Weapons of mass production: US Army making warheads with 3D printing
The US Army is building deadlier, more efficient, and less costly warheads using 3D-printing technology, according to new reports.
While 3D printers have made more headlines for their ability to make homemade firearms, and for more benevolent uses like the development of prosthetic arms or facial reconstruction surgery, the Army is planning to use them to print sophisticated warhead components on the cheap, according to Army Technology magazine.
“3D printing of warheads will allow us to have better design control and utilize geometries and patterns that previously could not be produced or manufactured,” James Zunino, a researcher at the Armament Research, Engineering and Design Center, told Motherboard.
Traditional manufacturing methods are no match for what 3D printers can offer such weapons of mass destruction. 3D-processed components could allow for superior design such as the ability to “pack in additional payloads, sensors, and safety mechanisms,” Motherboard wrote.
Weaponry made by 3D printers will also allow the military to engineer more precise specifications on warheads, such as blast radiuses.
“Warheads could be designed to meet specific mission requirements whether it is to improve safety to meet an Insensitive Munitions requirement, or it could have tailorable effects, better control, and be scalable to achieve desired lethality,” Zunino said.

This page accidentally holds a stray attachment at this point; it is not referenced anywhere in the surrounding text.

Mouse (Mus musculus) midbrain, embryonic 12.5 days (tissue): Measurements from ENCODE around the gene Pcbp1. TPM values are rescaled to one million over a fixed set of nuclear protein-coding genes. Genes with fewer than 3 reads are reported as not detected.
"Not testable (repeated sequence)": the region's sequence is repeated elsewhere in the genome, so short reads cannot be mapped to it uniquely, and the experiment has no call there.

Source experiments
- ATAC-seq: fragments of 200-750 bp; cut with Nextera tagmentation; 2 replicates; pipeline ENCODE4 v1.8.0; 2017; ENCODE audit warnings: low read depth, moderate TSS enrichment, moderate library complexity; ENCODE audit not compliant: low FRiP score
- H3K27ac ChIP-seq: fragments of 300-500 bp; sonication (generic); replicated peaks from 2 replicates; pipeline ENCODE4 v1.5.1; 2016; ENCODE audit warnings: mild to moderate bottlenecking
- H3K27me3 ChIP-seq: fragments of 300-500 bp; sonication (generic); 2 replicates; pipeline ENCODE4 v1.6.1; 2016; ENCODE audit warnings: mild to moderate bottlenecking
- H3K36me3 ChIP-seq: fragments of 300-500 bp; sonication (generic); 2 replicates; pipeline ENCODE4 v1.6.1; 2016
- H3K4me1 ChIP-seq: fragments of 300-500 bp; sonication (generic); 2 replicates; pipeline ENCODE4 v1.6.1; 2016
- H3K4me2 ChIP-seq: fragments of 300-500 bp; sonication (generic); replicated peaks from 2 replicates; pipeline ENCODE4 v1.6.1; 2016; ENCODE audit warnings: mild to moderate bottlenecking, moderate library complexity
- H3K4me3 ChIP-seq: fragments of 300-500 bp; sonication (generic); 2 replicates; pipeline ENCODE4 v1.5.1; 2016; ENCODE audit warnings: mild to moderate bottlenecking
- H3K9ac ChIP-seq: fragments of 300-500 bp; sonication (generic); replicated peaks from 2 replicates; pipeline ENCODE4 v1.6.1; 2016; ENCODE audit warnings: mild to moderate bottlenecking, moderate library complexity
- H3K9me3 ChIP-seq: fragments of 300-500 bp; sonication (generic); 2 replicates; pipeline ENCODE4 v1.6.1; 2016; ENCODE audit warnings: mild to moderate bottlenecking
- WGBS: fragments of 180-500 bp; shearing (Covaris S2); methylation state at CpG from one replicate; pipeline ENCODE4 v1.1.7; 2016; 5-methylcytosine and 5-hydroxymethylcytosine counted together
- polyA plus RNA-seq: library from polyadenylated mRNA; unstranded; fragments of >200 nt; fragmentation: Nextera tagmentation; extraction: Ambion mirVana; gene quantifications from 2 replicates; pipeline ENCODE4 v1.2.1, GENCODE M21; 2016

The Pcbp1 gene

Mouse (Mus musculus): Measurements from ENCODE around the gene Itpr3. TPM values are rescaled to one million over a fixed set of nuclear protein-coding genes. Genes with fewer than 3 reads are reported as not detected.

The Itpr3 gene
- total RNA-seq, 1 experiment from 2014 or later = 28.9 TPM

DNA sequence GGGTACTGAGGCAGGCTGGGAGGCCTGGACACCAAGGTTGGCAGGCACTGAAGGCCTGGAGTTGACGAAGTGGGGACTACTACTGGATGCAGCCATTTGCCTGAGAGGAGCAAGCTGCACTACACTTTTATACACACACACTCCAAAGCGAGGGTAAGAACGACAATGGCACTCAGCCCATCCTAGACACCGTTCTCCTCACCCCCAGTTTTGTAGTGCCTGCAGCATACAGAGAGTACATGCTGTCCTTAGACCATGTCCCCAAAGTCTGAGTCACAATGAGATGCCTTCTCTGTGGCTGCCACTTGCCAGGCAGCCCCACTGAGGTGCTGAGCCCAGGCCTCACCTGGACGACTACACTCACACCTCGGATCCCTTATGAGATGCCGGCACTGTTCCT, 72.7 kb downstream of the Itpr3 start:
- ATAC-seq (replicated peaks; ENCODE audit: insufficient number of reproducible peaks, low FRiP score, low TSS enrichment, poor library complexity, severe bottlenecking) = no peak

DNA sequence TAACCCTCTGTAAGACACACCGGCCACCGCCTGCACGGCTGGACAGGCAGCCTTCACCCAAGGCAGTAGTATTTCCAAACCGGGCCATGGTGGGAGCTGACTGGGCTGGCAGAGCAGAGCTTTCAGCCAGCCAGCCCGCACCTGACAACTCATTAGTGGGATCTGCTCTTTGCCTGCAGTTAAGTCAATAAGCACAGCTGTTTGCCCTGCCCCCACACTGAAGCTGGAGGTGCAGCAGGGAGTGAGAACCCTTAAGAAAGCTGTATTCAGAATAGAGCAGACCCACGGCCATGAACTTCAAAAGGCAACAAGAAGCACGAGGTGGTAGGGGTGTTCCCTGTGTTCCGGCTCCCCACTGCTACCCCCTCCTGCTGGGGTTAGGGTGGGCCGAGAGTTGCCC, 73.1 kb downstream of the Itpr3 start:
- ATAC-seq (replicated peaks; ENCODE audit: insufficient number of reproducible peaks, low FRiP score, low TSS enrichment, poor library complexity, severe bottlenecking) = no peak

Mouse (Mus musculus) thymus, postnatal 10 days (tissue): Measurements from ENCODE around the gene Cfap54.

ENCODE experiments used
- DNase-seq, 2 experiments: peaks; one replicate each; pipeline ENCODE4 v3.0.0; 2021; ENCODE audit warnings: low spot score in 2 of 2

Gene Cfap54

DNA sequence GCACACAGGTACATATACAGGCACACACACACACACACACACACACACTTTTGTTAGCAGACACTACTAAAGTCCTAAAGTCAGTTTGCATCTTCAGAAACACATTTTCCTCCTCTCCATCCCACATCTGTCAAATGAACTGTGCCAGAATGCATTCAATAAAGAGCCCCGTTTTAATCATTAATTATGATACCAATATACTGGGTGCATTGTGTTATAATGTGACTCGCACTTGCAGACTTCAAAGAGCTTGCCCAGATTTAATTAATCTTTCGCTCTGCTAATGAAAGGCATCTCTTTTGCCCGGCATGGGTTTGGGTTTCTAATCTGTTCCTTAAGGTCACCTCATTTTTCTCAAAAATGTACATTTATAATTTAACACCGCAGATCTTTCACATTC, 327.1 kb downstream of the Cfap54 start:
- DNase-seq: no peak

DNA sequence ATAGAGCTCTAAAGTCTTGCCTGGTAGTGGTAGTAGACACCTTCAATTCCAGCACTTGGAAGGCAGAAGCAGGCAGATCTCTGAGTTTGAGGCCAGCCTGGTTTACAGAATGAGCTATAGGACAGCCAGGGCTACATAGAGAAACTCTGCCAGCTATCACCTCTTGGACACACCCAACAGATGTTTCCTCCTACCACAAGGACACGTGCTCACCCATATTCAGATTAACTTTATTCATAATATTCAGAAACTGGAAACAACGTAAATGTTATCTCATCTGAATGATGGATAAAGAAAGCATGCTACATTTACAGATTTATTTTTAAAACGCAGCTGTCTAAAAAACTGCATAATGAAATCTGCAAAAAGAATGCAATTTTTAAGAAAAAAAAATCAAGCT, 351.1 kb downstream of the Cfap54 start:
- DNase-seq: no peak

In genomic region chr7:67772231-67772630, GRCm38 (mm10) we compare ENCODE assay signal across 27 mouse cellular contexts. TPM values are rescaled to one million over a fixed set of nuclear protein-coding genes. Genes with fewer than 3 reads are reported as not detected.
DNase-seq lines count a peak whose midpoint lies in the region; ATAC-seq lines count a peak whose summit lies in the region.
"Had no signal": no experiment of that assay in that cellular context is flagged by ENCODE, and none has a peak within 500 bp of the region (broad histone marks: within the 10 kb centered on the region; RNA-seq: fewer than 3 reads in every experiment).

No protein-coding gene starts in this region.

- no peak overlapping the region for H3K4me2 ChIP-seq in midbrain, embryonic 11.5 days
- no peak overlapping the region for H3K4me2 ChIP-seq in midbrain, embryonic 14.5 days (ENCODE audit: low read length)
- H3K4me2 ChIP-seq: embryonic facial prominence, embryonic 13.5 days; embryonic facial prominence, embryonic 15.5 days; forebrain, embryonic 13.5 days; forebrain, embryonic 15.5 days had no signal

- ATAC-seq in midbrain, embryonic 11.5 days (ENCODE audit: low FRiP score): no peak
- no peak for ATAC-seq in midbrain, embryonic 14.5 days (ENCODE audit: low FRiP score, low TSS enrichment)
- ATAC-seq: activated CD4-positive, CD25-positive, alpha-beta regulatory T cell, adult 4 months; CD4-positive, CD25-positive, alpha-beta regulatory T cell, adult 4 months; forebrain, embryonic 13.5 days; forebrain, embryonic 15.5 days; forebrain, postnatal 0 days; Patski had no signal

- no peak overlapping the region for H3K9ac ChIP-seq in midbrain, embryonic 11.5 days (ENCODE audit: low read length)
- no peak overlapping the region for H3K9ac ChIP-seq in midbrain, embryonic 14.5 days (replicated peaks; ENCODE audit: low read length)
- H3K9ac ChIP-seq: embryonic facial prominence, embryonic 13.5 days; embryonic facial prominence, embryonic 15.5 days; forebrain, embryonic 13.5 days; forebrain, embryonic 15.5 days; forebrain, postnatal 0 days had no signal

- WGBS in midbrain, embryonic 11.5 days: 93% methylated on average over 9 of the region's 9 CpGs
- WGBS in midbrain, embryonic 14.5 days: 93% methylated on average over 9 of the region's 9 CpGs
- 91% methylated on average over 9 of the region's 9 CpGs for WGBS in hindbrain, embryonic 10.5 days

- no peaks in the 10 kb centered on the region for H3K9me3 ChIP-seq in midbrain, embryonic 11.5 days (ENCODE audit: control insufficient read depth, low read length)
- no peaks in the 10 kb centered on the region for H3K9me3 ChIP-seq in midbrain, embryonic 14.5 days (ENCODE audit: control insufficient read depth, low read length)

And while the US Army is attracted to 3D printing’s ability to offer more efficient mechanisms for killing, the cost-effectiveness at a time of budgetary cutbacks is enticing as well.
“3D printing also allows for integrating components together to add capabilities at reduced total life cycle costs,” Zunino said. “It is expected that 3D printing will reduce life-cycle costs of certain items and make munitions more affordable in the long run through implementation of design for manufacturability, and capitalizing on the add capabilities that 3D printing and additive manufacturing can bring to munitions and warheads.”
Zunino added that the Army is not likely to stop at mere component manufacturing.
“Maybe someday an entire warhead or rocket could be produced as the technology further matures,” Zunino said.
Printing weaponry in 3D doesn’t stop with the Pentagon. Defense giant BAE Systems announced in January that the British Royal Air Force’s Tornado fighter jets have performed their first flights with some onboard metal parts manufactured using 3D-printing technology.
BAE has also claimed in recent months that by 2040, aircraft will be able to use 3D printers to self-heal or produce mini-drones during missions using what they called 'Transformer' technology.